The Democratic Republic of Congo has not seen a peaceful transition of power since 1960; 2016 was supposed to be different.
But unfortunately, the situation in the DRC continues to deteriorate as talks between the ruling party and the opposition broke down over Pres. Kabila's exit from power. His final legal day in office is tomorrow, December 19, after which he will no longer be the lawful president of the country. How the population reacts and how he responds is to be seen.
Those on Twitter are using the hashtag #CongoCrisis to aggregate what they're seeing and hearing, and the eyes of the world are watching the country - the largest in sub-Saharan Africa.
An analysis of the World View on the Democratic Republic of Congo
The Los Angeles Times reports:
Mediators from the Roman Catholic Church have been making a last-ditch attempt to avert a showdown with the country's security forces. But the president, who won two elections and is barred from seeking a third term, has shown little inclination to step aside.
And the New York Times's Jeff Gettleman, who has done several stories on the situation, reported out a 2,000 word story on a "labyrinth" that is possibly ensnaring President Kabila:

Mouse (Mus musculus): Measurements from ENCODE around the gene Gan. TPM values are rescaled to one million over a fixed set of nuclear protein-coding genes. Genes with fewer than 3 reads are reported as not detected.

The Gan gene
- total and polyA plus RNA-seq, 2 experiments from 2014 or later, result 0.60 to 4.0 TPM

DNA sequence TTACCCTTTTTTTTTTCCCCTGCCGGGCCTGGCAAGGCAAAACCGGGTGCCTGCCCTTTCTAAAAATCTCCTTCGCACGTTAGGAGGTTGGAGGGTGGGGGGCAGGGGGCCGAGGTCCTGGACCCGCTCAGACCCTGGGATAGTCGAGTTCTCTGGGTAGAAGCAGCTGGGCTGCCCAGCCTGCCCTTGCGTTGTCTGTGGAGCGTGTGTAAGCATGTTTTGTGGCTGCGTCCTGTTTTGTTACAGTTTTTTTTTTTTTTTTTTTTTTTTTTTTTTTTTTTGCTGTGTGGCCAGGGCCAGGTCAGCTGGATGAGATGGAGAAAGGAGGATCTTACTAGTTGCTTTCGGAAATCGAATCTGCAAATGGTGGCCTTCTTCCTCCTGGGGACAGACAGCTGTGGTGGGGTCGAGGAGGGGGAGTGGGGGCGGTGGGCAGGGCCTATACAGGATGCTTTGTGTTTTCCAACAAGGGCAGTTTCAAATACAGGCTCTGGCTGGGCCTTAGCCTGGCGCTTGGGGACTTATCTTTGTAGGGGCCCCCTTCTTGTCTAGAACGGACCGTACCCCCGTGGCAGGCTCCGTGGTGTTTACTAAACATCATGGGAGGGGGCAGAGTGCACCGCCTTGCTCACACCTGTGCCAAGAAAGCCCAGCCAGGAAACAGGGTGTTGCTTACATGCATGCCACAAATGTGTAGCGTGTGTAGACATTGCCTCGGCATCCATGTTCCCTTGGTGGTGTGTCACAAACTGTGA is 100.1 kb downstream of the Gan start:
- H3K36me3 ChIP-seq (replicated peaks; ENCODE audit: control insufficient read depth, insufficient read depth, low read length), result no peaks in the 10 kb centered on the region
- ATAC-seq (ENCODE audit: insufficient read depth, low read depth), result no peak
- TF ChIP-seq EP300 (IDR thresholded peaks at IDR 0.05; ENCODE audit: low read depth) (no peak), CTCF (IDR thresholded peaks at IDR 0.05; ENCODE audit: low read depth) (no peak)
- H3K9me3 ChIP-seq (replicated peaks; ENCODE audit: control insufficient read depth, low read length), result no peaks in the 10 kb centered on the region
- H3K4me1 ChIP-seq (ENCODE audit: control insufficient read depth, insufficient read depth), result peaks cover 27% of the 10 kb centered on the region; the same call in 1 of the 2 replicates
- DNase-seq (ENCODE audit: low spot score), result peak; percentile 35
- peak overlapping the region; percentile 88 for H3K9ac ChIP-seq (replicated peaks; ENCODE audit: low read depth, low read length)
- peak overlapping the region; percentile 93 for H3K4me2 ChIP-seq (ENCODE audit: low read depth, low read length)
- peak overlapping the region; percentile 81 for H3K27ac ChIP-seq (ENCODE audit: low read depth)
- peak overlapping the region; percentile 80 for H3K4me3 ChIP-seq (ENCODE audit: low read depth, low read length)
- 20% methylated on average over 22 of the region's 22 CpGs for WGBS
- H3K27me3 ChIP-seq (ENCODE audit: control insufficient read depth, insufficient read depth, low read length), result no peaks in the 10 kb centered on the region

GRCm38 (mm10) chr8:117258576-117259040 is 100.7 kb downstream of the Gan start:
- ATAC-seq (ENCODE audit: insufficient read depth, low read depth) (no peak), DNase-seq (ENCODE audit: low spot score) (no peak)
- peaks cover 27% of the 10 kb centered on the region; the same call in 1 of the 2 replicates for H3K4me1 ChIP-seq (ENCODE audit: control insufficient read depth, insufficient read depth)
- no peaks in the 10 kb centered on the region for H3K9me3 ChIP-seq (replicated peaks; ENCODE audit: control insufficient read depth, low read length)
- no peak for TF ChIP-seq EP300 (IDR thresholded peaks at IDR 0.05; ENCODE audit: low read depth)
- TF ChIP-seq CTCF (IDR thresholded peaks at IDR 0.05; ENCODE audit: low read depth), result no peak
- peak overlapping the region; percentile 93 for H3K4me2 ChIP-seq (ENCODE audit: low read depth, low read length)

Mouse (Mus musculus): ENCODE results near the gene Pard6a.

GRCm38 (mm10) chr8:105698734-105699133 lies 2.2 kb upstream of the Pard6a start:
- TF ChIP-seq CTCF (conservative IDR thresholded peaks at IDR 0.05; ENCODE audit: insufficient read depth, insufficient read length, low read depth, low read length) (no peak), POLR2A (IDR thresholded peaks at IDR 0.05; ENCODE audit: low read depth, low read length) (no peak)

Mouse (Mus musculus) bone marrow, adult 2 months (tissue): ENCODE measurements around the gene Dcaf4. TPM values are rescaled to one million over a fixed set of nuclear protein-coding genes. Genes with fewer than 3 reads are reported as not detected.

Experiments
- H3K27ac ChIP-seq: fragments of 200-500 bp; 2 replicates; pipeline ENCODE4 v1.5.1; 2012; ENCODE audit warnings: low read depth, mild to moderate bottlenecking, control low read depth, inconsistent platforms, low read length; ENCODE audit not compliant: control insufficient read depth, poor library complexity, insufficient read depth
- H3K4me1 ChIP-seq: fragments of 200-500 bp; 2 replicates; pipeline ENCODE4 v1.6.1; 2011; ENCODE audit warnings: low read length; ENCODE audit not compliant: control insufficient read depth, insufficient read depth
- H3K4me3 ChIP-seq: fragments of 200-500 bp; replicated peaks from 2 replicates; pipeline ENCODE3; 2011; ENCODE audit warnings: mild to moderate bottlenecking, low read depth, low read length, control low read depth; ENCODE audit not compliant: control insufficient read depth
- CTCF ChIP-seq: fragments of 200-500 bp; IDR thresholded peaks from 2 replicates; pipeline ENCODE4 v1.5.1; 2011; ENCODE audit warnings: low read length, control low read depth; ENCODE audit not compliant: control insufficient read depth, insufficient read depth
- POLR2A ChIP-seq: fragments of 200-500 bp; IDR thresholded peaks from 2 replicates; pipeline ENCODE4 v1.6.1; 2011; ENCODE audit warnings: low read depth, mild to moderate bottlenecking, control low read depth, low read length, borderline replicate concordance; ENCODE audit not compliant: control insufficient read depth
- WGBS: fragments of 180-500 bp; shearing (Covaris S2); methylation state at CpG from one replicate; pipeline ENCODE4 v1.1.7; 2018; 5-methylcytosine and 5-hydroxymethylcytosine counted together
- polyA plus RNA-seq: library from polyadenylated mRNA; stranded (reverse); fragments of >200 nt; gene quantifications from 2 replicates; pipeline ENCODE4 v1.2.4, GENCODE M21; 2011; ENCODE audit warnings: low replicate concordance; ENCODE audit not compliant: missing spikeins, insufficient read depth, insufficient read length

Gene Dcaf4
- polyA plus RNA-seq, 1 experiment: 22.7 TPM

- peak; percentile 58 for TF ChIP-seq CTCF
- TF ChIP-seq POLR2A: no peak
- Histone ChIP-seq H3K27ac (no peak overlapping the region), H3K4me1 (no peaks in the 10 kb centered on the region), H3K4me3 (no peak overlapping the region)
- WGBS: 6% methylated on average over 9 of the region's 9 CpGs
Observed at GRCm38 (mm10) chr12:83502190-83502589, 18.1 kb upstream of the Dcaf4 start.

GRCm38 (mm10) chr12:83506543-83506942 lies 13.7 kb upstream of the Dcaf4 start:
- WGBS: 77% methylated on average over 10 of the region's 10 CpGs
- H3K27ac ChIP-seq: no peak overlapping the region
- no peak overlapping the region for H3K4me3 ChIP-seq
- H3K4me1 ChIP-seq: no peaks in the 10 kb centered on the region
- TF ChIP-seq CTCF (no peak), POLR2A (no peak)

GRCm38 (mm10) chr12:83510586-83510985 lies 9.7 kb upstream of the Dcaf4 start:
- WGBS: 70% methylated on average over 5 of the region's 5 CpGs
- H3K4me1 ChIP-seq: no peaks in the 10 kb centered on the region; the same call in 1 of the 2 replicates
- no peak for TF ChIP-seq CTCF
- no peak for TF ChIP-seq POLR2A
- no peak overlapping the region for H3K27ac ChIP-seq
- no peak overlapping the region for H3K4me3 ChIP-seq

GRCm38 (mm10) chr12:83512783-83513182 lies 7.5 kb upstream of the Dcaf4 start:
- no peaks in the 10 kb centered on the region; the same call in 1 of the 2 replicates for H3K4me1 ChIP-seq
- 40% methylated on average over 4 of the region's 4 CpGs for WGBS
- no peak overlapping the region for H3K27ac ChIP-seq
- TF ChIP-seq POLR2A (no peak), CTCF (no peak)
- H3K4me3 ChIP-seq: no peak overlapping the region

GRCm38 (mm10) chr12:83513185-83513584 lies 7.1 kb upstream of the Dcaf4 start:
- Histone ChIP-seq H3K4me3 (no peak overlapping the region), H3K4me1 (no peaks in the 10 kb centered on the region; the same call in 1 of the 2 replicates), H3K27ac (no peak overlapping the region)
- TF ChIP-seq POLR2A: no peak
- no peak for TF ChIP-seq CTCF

Many people here are terrified that if Mr. Kabila clings to power at all costs, as some of his counterparts across Africa recently have, Congo could explode.
But the paradox is that Mr. Kabila may not especially want to stay in power. Instead, former confidants say, he refuses to give up for a simple reason: He is afraid -- for his family, for his safety and, not insignificant, for his wealth.
Recent troves of documents shared with The New York Times -- whose authenticity has been verified by current and former Congolese officials -- reveal a string of suspicious bank transfers totaling $95.7 million, dubious mining rights sales that have generated millions more and possible money-laundering schemes involving a bank executive widely described as Mr. Kabila's adopted brother.
But several people who know the president well said Mr. Kabila was increasingly isolated, moody and antisocial. They said he had been keeping irregular hours, becoming irritable with his staff members and staying up late to play Sony PlayStation 4 or race his fancy motorcycles up and down the dark boulevards of Kinshasa to blow off steam.
The Kabila government is shutting down social media in the country tonight. This to quell communication among citizens who may be planning to organize protests against Mr. Kabila and his government.